4 Things the US can Learn About Data Protection from the EU’s GDPR

For the most part, the data space in the US has remained unregulated unlike the EU and its GDPR. One might get the impression anyone can request any information, do whatever they want with it, and no one would blink an eye. American citizens have historically shown trust in the activities and processes of data service providers. And they routinely volunteer personal data with comparatively minor protections from their government.

With individual states taking the lead, like with the California Consumer Privacy Act of 2018, might now be the right time for the federal government to enact nationwide GDPR-like laws?

On April 14, 2016, the EU Parliament approved the General Data Protection Regulation (GDPR), after four years of intensive groundwork and deliberations. The GDPR is a regulation on data protection, privacy, and the transfer of personal data for all citizens of the European Union as well as the European Economic Area.

The idea of data regulation is important and necessary. The US can glean lessons from the EU’s GDPR if it wants to enact similar consumer privacy protections through data regulation. Below are four such examples.

1. Synergy and the GDPR

The first thing to note is the synergy between the European Union member countries. It took four years to approve the GDPR. This may seem like a long time, but it takes a lot of willpower for countries to agree on cross-country regulations. The unity of the EU in reaching this milestone is laudable.

If the US is to make headway in this regard, it must be willing to form alliances with other stakeholders outside its governing bodies. If not with other countries, the government should at least be willing to meet with data experts, companies, and other relevant stakeholders to work on new regulations.

2. Legal Implications

Every regulation once agreed on becomes legally binding. Though GDPR was officially launched in Europe, by its implication every global business engaging in targeted marketing to customers located in the EU (whether they are citizens of EU nations or not) can be legally affected by the regulation.

Some regulations make it difficult for global businesses to thrive within the EU market. The GDPR implies that even if data protection and privacy is not a law in your locale, for you to target customers within the EU, you must comply with the regulations. This is capable of crippling international business operations for some American companies.

The fines imposed on breaches, and misunderstandings about which companies are subject to GDPR rules, are also capable of pushing popular sites to ban EU citizens from accessing their websites. For example, there was a €50 million fine on Google for alleged GDPR violations, and there have been bigger fines handed down since then.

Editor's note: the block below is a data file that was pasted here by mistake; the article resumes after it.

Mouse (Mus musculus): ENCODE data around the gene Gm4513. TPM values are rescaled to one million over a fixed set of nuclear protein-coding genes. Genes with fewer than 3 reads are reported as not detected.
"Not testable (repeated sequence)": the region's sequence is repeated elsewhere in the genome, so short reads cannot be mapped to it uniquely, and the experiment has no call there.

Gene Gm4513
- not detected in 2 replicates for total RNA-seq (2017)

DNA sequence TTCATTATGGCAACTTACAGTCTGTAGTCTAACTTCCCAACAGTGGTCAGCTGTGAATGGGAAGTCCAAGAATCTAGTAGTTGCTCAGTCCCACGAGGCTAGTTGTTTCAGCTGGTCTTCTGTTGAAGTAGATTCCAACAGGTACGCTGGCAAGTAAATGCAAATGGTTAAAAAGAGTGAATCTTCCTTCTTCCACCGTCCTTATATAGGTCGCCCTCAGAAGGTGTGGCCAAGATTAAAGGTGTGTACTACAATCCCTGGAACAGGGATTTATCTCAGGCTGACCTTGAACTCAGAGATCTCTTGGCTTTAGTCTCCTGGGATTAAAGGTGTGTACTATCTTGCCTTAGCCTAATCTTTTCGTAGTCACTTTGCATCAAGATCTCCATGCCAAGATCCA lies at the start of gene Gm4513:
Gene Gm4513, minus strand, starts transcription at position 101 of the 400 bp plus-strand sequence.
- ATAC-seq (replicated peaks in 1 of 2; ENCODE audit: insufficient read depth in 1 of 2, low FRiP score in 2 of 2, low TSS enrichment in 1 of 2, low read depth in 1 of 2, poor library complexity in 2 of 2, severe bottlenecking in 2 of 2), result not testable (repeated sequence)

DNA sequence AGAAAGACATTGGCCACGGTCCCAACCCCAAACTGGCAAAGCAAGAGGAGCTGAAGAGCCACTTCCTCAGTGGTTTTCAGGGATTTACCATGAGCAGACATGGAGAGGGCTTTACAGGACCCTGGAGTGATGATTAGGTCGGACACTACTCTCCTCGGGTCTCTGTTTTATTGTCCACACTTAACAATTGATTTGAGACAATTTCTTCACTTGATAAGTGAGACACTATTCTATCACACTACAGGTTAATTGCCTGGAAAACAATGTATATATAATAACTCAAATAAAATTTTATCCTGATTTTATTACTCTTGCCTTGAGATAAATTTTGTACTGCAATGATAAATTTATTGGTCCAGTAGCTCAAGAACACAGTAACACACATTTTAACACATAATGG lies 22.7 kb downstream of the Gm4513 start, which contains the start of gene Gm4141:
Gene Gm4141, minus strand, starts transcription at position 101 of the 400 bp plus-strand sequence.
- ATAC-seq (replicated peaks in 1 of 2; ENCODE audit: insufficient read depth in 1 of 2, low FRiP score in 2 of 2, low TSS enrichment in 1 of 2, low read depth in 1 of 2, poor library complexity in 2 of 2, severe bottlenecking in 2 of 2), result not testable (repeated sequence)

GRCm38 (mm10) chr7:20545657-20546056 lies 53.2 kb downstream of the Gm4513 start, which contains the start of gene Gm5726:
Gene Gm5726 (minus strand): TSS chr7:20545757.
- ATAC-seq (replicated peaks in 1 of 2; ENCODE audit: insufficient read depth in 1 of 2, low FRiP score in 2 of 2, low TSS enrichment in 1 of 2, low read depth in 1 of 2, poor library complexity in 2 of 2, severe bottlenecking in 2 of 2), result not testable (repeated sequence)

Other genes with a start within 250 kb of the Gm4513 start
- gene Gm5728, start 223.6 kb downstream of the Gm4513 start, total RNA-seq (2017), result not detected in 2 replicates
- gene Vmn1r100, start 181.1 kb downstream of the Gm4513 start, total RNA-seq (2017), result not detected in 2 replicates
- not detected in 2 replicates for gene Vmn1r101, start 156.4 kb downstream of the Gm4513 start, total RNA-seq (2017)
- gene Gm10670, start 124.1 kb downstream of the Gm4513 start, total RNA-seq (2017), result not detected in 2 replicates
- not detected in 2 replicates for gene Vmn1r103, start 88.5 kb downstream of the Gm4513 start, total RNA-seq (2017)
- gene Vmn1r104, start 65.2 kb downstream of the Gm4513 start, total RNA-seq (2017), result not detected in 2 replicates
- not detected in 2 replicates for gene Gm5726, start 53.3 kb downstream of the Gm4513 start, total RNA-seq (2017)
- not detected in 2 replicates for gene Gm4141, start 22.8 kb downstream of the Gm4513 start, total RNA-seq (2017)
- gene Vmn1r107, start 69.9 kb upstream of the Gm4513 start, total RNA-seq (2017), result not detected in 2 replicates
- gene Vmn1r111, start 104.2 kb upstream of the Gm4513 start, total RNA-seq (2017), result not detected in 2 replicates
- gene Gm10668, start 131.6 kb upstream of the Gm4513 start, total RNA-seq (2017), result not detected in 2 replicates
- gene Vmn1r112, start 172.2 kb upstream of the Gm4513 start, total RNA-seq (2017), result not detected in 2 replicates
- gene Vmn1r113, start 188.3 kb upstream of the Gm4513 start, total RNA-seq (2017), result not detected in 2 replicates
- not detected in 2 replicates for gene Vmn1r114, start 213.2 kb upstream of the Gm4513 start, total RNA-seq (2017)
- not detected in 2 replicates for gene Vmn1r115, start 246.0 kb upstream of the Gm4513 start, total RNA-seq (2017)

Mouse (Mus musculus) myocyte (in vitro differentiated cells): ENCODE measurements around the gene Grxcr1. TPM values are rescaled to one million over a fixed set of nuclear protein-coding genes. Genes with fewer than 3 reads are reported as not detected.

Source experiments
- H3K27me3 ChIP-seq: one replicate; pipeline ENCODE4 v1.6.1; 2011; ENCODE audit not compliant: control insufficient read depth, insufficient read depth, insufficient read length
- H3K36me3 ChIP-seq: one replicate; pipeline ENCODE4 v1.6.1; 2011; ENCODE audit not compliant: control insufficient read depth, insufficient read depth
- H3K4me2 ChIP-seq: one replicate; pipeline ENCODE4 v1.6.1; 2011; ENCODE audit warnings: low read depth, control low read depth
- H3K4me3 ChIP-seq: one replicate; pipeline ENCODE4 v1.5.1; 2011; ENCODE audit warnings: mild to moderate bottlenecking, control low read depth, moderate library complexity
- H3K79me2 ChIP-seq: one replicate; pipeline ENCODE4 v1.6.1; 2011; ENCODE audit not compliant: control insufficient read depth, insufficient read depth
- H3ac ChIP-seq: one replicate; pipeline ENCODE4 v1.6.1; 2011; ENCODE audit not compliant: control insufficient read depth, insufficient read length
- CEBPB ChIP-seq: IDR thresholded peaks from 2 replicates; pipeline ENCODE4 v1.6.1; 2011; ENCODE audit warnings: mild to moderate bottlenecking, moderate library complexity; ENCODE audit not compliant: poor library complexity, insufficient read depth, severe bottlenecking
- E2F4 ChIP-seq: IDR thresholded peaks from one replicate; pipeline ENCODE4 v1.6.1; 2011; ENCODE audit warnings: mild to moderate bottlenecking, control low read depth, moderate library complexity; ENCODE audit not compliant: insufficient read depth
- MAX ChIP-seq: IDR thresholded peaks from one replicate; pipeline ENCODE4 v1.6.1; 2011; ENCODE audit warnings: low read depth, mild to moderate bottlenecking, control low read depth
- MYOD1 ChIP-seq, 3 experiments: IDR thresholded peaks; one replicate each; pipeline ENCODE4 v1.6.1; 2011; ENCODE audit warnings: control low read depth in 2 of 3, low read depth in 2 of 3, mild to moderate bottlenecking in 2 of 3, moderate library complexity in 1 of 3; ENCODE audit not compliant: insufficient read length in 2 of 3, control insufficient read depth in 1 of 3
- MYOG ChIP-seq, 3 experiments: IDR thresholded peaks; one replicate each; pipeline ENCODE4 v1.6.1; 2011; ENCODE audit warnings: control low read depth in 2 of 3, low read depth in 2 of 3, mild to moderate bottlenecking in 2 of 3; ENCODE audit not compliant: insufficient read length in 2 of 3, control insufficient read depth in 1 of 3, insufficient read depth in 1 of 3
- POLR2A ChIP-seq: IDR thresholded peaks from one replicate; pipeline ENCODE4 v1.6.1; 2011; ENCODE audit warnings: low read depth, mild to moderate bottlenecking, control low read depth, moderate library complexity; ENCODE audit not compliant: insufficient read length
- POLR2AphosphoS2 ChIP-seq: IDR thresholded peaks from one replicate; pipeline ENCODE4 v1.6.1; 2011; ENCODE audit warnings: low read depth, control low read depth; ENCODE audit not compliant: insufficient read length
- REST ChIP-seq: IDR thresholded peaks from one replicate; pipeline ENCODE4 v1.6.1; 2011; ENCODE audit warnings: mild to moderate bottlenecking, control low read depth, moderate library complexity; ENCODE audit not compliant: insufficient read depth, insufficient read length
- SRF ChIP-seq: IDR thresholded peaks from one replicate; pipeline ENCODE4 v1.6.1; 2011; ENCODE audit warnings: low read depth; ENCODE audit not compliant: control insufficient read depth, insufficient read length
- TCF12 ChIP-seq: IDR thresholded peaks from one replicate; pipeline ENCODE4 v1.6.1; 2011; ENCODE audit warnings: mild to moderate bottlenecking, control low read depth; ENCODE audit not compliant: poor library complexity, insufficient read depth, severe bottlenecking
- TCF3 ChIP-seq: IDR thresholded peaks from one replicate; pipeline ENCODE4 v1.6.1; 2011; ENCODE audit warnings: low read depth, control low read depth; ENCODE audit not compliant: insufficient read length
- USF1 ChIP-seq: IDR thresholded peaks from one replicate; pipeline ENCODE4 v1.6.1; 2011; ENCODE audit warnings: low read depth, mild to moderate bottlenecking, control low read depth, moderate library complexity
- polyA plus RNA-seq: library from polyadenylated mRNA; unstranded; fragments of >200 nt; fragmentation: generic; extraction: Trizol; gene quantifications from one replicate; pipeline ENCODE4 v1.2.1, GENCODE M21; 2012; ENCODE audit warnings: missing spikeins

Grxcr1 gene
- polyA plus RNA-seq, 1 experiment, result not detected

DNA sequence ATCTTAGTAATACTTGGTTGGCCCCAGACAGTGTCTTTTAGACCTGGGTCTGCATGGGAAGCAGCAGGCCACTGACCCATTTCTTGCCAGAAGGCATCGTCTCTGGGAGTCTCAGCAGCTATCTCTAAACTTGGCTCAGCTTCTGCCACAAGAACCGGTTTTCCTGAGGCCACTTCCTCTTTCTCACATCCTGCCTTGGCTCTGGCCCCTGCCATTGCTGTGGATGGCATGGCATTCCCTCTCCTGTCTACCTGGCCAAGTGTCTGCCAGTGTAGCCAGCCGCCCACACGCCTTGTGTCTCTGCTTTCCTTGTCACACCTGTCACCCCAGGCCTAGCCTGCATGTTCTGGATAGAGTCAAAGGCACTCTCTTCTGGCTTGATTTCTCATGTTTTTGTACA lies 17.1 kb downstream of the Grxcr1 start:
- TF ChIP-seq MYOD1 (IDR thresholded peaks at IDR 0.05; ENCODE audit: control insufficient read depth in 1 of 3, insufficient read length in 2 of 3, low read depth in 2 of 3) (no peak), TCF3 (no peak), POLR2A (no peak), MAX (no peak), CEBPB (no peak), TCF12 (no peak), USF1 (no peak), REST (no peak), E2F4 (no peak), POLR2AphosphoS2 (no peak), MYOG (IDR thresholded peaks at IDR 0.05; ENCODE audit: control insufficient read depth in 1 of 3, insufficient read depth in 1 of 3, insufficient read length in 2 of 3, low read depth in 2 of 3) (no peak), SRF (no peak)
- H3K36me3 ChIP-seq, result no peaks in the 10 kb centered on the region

3. GDPR Education

The GDPR has become a sort of gold standard in consumer data privacy regulations. This gives momentum to the call by some lawmakers in the US for the introduction of America’s own new data privacy regulations.

The US has been known to be a pacesetter, not a follower of policies and regulations of other countries. It has thriving multi-million (and multi-billion) dollar data-powered businesses and industries to consider in addition to consumer privacy protections.

As a result, US officials must also be willing to educate themselves on what works and what doesn’t in regards to economic effects of such regulations. A year after the introduction of GDPR, a variety of unintended consequences became clear.

Bearing in mind that GDPR has fallen short of some people’s expectations, lawmakers and other relevant stakeholders in other countries have an opportunity to do better, rather than repeat Europe’s mistakes. They should take the opportunity to learn from the precedent.

4. Cost Implications

Regulations like the GDPR are meant to protect the privacy of data for all, not to impose heavy financial burdens on the companies it is meant to regulate.

According to the 2017 Privacy Governance Report, the IAPP and EY found Fortune’s Global 500 companies were expected to spend roughly $7.8 billion preparing for GDPR compliance.  And that doesn’t account for the cost of fines where compliance is deemed lacking.

According to some, the EU needs to reform GDPR if it wants to thrive in today’s data-driven economy. But the EU’s regulation still has a lot to teach US regulators if they want to better protect their own consumers while also preserving national economic interests.

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